The purpose of this paper is to give a brief background to the Deprivation of Liberty Safeguards (DoLS), and studies which factors Best Interests Assessors consider when making a judgement on Deprivation of Liberty. It examines some of the reasons why professionals may be under-using DoLS, including lack of knowledge, complex processes and paperwork, and the pejorative nature of the word “deprivation”, and looks at a possible way forward.
The paper looks at the evidence to the House of Commons and House of Lords Committees on the Mental Health Act and Mental Capacity Act, as well as previous and current research papers. It examines the nuances of difference between restriction and deprivation, and the cumulative impact of several restrictions, which may, in fact, amount to a deprivation, illustrated by case studies from the author's own practice.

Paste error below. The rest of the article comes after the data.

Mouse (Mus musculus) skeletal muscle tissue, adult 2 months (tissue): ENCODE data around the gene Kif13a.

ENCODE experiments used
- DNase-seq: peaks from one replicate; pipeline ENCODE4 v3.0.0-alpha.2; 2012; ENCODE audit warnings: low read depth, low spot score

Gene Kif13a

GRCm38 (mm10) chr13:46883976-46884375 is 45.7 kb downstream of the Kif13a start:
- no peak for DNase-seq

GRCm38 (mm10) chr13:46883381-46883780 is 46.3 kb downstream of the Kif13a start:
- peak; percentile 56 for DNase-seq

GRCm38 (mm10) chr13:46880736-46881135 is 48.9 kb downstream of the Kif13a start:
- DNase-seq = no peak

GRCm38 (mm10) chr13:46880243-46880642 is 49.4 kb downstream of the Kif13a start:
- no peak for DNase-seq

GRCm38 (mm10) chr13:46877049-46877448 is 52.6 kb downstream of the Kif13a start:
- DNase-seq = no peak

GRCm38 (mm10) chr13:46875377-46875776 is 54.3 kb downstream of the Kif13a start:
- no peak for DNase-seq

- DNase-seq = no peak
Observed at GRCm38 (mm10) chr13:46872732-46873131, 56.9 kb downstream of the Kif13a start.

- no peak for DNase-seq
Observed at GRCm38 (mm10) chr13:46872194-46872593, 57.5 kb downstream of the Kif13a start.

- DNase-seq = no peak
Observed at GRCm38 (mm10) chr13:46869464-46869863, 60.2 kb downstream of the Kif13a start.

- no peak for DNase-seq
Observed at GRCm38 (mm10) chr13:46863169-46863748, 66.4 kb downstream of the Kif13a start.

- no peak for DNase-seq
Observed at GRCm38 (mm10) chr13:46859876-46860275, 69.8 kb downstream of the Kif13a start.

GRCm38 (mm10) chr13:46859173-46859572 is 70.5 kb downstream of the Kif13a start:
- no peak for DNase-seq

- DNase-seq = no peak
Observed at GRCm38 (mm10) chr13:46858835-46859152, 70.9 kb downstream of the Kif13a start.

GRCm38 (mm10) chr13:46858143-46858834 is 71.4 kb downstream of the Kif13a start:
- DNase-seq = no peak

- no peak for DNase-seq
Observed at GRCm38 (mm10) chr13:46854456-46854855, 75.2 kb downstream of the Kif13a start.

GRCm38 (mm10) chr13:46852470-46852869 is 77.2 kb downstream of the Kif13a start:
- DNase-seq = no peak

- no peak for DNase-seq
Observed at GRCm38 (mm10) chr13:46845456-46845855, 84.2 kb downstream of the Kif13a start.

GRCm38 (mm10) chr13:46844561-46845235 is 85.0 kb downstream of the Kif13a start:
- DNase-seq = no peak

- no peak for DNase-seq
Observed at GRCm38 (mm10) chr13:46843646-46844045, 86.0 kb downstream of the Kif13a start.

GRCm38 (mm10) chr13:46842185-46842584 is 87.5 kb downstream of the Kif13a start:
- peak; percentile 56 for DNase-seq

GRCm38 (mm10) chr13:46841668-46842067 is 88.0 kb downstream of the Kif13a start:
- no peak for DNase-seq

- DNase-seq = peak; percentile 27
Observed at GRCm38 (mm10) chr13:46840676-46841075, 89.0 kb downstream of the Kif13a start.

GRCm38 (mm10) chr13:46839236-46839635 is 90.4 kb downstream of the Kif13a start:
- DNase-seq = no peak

It makes the case that health and social care professionals should err on the side of caution, by making precautionary DoLS applications, arguing that MCA DoLS is a forerunner of good practice, and that good care planning allied to judicious application of the MCA leads to better, more robust and more defensible decision making.
And it points the way to a possible future, citing the recommendations of the Select Committee on the MCA for a clearer link between DoLS and the principles underpinning the MCA, and for simplifying and clarifying the legislative provisions and the associated paperwork.
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